gertrude stein repertory theatre
artistic mission

In 1993, with the introduction of video conferencing and Internet technology, GSRT began to explore the use of digital media in live theater. Our goal was to use these new communications tools as a means of breaking through cultural isolation by connecting to performance traditions and collaborators from around the world.

As the technologies have evolved, so has our awareness of their potential not only to impact the rehearsal process, but also to form the foundation of an entire medium of theatrical expression. To that end, our efforts have been focused on using these resources to shape a new body of theatrical literature, develop new performance techniques, and identify new audiences for the theater from around the world. We have also sought new types of partnerships for live theater collaboration.

Our work with computer artists and programmers, in conjunction with our work with artists from diverse cultures has led to the evolution of an entirely new approach to representing characters on stage, which for lack of any pre-existing words to describe it, we refer to as 'digital puppetry.' Digital puppets integrate live, digital, and animated elements into the creation of a single character. They were the focus of the 1998 UBU Project, which was the first phase involved in creating characters using live "layering" techniques. It was also the first step in the extended process we have developed for realizing Gertrude Stein's The Making of Americans on stage. These technologies have great potential for application to classics in modern Western theatrical literatures that resist production using traditional theater techniques.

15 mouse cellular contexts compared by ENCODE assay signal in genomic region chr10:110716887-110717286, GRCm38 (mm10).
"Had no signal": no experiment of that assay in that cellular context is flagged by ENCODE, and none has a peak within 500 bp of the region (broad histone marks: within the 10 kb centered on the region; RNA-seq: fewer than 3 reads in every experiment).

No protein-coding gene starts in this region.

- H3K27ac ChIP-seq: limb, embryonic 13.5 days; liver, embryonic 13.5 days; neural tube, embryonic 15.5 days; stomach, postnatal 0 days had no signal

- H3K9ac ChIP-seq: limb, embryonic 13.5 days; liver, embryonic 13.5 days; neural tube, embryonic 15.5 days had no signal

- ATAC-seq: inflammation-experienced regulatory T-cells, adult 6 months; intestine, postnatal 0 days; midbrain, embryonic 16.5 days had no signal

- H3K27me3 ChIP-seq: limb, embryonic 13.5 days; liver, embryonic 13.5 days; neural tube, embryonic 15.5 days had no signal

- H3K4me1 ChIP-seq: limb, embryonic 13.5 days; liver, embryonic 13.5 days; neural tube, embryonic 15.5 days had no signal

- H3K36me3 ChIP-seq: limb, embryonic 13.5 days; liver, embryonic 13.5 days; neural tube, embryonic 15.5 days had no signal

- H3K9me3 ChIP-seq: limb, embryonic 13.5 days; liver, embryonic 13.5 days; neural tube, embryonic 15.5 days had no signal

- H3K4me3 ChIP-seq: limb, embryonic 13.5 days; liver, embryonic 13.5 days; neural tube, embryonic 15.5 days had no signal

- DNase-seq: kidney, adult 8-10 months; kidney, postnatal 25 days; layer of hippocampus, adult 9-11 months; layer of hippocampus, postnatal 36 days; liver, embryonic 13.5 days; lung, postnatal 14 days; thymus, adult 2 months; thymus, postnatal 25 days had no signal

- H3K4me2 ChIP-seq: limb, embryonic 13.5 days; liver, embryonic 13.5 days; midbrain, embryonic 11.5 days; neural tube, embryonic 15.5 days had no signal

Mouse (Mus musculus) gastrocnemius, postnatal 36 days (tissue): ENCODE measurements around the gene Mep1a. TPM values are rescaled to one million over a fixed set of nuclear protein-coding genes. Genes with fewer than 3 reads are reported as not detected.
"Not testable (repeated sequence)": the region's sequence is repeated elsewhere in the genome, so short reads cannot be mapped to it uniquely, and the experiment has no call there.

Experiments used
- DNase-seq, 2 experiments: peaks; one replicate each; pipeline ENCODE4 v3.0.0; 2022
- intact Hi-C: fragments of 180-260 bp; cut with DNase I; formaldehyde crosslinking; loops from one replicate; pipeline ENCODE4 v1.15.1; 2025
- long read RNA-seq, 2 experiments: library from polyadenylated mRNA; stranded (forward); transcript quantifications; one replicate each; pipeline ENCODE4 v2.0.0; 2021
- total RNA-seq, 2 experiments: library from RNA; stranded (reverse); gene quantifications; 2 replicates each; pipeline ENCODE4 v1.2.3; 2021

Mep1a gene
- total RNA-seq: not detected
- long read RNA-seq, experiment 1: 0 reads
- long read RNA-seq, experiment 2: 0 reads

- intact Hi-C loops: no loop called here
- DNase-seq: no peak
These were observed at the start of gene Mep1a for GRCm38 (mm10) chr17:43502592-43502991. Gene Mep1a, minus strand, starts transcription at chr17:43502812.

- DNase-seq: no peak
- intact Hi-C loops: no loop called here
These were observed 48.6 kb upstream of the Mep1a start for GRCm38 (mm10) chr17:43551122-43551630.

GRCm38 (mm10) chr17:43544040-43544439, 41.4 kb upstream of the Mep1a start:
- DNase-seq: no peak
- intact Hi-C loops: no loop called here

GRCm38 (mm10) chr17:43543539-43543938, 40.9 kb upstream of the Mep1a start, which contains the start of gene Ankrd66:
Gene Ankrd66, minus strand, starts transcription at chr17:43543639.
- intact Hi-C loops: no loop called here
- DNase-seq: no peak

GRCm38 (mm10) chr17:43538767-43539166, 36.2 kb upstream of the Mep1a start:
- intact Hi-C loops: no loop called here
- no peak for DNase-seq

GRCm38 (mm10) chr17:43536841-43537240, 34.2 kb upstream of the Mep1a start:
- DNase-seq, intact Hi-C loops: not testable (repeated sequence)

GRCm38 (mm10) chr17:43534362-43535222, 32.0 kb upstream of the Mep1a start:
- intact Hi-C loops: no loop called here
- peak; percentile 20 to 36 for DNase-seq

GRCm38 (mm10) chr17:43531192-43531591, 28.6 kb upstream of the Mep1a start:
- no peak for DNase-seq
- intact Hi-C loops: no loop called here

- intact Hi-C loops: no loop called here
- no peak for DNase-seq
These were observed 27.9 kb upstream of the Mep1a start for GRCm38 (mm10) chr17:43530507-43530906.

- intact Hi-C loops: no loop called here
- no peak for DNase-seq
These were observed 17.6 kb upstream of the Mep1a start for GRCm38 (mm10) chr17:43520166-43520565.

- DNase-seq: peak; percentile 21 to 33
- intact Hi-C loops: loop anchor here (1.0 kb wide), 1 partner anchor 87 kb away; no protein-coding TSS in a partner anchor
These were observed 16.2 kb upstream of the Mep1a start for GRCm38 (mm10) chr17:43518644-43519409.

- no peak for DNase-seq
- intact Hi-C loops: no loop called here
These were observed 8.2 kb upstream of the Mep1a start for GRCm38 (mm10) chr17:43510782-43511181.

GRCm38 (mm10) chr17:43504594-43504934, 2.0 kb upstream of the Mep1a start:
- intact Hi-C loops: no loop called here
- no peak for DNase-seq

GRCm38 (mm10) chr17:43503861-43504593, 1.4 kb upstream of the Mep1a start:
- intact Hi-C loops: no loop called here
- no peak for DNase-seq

We believe that an entire genre of literature, developed by visionaries of the late 19th and 20th centuries and often referred to as "difficult" or "problematic," was written for stages and production techniques that had not yet been developed at the time that they were conceived. Stein's repetition, Joyce's sentences, Proust's imagery, and Jarry's philosophies not only prompt readers to re-think the function of language, they also demand that the artists who explore them re-examine the very foundations of traditional dramatic communication-including the vehicle for presentation.